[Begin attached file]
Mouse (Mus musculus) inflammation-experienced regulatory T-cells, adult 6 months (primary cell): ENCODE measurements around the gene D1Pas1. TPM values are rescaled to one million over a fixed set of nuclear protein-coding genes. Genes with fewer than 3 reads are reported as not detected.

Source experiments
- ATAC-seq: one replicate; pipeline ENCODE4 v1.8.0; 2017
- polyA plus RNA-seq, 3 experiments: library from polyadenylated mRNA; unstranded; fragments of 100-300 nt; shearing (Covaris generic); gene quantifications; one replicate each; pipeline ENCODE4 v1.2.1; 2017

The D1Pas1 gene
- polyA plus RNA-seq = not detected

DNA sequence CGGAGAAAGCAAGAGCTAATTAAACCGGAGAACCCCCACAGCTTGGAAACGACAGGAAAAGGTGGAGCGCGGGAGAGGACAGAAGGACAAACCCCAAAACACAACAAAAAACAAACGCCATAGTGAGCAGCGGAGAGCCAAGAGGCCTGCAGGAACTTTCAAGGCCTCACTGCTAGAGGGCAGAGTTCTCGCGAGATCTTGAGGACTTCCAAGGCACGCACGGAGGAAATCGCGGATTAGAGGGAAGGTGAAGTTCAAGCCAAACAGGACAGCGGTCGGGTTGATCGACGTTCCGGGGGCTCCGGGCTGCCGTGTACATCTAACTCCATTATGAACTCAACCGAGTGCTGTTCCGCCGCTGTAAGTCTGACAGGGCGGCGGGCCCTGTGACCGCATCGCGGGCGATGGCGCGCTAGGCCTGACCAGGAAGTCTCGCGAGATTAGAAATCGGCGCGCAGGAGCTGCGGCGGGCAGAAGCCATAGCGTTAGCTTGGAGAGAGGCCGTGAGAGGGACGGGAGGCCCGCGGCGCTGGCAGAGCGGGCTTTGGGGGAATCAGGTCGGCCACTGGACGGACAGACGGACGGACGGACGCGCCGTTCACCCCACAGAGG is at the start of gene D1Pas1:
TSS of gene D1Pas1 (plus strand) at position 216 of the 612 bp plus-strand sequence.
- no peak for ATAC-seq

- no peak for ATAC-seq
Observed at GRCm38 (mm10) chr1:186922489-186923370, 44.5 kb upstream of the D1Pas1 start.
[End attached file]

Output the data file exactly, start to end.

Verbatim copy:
Mouse (Mus musculus) inflammation-experienced regulatory T-cells, adult 6 months (primary cell): ENCODE measurements around the gene D1Pas1. TPM values are rescaled to one million over a fixed set of nuclear protein-coding genes. Genes with fewer than 3 reads are reported as not detected.

Source experiments
- ATAC-seq: one replicate; pipeline ENCODE4 v1.8.0; 2017
- polyA plus RNA-seq, 3 experiments: library from polyadenylated mRNA; unstranded; fragments of 100-300 nt; shearing (Covaris generic); gene quantifications; one replicate each; pipeline ENCODE4 v1.2.1; 2017

The D1Pas1 gene
- polyA plus RNA-seq = not detected

DNA sequence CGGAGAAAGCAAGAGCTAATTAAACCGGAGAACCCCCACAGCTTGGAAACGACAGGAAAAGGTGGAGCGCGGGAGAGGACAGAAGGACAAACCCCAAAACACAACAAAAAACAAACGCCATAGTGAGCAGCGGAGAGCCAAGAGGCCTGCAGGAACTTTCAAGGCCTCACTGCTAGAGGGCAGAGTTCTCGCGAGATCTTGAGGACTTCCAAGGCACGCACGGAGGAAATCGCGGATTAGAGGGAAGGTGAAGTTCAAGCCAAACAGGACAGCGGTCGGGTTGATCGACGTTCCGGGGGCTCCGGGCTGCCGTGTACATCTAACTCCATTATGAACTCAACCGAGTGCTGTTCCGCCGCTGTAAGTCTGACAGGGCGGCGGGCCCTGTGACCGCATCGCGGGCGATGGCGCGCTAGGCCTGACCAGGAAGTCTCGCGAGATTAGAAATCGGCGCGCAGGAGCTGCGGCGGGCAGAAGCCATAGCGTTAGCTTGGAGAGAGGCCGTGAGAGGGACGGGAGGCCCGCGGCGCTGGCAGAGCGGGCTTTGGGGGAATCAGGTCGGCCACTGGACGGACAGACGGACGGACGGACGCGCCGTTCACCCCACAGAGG is at the start of gene D1Pas1:
TSS of gene D1Pas1 (plus strand) at position 216 of the 612 bp plus-strand sequence.
- no peak for ATAC-seq

- no peak for ATAC-seq
Observed at GRCm38 (mm10) chr1:186922489-186923370, 44.5 kb upstream of the D1Pas1 start.